GTCC's tutoring center serves as driving force behind 56-year-old earning 2 degrees

Published on: March 17, 2022
Lawrence Freeman portrait
Fifty-six-year-old Lawrence Freeman says the value of GTCC Tutoring Center can never be overestimated.

Lawrence Freeman may understand the value of Guilford Technical Community College's Tutoring Center more than most.

He has a pair of associate degrees from GTCC, one in applied science, the other an Associate in Arts. Without a consistent use of the GTCC Tutoring Center, he says, he probably wouldn't have either degree.

"Tutoring was 100 percent important to me. It was a big deal," Freeman said. "I didn't think I was going to pass and graduate, but I had excellent, excellent tutoring. I got so much help from the tutors."

Freeman is originally from Monrovia, Liberia in West Africa. He came to the United States in 1986 when he was 18, settling in Chicago before moving to High Point in 2015. Along the way he battled mental health issues, issues that diminished greatly when he started seeing new doctors after his move to High Point.

"I struggled with mental health problems for almost 40 years, but in 2015 when I moved to High Point, I started seeing a new doctor. He worked with my medications and helped me a great deal," the 56-year-old Freeman said.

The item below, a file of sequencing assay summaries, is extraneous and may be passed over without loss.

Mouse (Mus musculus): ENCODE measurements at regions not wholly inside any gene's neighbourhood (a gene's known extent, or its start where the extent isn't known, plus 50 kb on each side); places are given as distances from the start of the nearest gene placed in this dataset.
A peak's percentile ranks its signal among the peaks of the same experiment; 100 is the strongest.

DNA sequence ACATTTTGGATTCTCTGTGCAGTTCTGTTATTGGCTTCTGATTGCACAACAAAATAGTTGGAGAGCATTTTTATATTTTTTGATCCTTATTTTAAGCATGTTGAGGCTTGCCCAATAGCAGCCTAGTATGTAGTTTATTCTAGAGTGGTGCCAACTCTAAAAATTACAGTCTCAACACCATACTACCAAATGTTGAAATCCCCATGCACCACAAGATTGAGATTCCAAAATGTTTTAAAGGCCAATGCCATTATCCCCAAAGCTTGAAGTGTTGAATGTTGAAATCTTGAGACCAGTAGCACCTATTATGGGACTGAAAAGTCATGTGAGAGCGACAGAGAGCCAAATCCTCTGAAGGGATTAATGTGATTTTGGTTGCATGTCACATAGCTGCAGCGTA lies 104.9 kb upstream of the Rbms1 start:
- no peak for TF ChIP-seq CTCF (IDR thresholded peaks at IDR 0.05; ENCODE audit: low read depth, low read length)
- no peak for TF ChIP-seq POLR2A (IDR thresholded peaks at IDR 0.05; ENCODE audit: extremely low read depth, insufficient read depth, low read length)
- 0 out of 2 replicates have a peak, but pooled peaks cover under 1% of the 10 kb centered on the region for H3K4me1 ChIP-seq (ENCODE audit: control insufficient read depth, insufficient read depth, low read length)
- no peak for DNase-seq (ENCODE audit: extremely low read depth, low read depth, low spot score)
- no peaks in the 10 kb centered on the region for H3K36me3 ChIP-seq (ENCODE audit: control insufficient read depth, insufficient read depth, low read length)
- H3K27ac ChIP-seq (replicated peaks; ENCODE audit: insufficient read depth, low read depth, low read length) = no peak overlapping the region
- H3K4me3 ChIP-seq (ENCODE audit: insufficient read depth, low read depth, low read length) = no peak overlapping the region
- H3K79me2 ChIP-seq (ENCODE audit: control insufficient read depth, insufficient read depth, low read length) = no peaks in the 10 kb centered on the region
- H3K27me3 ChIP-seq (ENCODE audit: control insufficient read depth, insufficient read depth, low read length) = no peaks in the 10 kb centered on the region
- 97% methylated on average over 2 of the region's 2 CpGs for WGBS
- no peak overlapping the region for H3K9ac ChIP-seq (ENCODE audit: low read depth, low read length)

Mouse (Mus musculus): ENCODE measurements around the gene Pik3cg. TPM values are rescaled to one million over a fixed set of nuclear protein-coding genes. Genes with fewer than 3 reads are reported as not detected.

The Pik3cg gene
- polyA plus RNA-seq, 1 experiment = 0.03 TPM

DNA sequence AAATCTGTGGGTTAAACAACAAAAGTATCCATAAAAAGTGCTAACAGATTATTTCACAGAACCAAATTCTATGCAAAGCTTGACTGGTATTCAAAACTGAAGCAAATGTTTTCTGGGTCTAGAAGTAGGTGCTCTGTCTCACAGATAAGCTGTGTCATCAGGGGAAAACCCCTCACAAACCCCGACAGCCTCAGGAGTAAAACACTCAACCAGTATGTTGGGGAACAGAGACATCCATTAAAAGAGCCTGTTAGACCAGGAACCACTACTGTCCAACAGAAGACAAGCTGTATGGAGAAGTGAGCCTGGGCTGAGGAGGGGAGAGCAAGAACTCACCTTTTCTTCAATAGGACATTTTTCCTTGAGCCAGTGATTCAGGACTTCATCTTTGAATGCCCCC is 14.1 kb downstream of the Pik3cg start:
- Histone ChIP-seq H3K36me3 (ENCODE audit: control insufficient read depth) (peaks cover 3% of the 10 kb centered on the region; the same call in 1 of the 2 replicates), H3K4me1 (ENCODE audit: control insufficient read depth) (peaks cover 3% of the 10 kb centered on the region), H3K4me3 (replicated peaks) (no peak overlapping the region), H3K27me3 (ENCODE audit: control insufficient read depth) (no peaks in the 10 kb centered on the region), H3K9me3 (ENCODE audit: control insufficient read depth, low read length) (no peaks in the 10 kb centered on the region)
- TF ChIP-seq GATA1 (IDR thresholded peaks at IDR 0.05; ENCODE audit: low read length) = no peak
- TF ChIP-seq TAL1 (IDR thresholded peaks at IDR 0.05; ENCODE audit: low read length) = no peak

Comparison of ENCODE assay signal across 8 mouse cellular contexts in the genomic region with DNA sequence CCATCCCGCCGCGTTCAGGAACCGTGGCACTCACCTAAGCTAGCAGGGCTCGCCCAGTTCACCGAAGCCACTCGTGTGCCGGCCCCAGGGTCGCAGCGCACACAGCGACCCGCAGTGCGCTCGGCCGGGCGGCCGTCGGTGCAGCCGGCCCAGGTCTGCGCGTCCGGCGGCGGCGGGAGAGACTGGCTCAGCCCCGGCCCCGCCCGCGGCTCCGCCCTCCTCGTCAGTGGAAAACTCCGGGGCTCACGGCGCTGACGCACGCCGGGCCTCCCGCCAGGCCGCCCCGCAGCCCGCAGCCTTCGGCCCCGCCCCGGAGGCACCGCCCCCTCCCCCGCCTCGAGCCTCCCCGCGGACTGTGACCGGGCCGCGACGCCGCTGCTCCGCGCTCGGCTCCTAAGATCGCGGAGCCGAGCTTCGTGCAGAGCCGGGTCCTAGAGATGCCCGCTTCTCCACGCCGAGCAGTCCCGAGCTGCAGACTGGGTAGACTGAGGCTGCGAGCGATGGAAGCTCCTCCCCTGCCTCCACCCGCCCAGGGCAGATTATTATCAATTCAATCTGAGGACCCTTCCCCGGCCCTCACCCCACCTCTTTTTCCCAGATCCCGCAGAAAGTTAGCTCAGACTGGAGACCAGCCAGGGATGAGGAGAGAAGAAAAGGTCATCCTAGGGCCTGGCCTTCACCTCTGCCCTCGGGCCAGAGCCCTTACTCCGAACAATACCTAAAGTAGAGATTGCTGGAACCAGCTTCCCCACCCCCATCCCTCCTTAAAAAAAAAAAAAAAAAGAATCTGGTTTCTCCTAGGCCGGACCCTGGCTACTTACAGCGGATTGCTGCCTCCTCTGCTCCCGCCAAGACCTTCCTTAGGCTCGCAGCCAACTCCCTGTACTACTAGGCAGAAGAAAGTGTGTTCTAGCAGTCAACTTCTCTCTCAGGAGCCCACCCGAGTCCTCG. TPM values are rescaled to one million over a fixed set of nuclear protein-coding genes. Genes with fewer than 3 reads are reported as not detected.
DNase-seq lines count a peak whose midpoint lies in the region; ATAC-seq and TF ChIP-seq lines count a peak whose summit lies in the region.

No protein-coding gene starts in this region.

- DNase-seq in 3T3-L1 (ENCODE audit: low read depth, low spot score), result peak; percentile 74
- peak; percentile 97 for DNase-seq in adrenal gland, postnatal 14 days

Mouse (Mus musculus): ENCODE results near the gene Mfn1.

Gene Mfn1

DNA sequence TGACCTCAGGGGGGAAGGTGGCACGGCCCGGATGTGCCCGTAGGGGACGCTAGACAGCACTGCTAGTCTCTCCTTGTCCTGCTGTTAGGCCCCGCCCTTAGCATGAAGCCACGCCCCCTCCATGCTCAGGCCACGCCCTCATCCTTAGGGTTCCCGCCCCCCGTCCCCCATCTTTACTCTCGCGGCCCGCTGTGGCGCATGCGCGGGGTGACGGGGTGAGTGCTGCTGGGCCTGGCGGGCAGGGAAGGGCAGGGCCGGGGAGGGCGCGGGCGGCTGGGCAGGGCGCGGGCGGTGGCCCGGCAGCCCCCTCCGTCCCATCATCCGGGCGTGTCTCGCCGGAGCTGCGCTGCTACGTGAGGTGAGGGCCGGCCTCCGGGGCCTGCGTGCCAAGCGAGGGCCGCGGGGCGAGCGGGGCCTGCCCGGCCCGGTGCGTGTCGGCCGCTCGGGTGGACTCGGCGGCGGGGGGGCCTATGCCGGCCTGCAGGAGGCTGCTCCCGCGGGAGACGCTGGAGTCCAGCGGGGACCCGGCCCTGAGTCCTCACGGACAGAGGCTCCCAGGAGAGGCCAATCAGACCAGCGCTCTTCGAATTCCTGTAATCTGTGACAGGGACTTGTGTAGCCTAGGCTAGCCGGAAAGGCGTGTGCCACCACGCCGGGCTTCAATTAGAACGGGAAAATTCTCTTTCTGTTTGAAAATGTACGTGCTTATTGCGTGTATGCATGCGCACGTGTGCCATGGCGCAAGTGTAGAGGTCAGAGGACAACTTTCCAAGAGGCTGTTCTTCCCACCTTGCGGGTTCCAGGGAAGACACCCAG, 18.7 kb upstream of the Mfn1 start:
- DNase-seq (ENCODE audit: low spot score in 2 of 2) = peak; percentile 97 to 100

It wasn't long before Freeman began his journey at GTCC.

"When I came in to GTCC, I was nervous and embarrassed," Freeman said. "But because of the atmosphere of the faculty and students, I felt comfortable. They were very welcoming, and, after a while, I started getting involved and adapted and adjusted. It was very, very excellent."

Freeman thrived. He became a student senator at the High Point campus. He made the dean's list twice, the president's list once, and began a work-study job in the Center for Academic Engagement. "My job was to the help students navigate through any questions they may have to help them get the answer," Freeman said.

Freeman had a strict regimen of studying that he followed diligently — early to bed and early to rise.

"I get up at 4 a.m. and study. It was my quiet time. My brain was well-rested. If I don't get up early, I can't focus. That was one of the things I learned that was very helpful," Freeman said.

Freeman says, hopefully, he will be able to move on to the UNC Greensboro or North Carolina A&T State University and earn a bachelor's degree in social work. But he won't forget the importance GTCC has played in his journey.

"I want to have an opportunity to come back to speak to students at GTCC about my struggle and how I made it. I want students to understand if I can do it, they can do it," he said. "I will always emphasize the tutoring and that it played a major role in my graduating. In my whole life, I never thought I would come this far. It has been shocking to me."

For more information on the tutoring services through the Center for Academic Engagement at GTCC, visit

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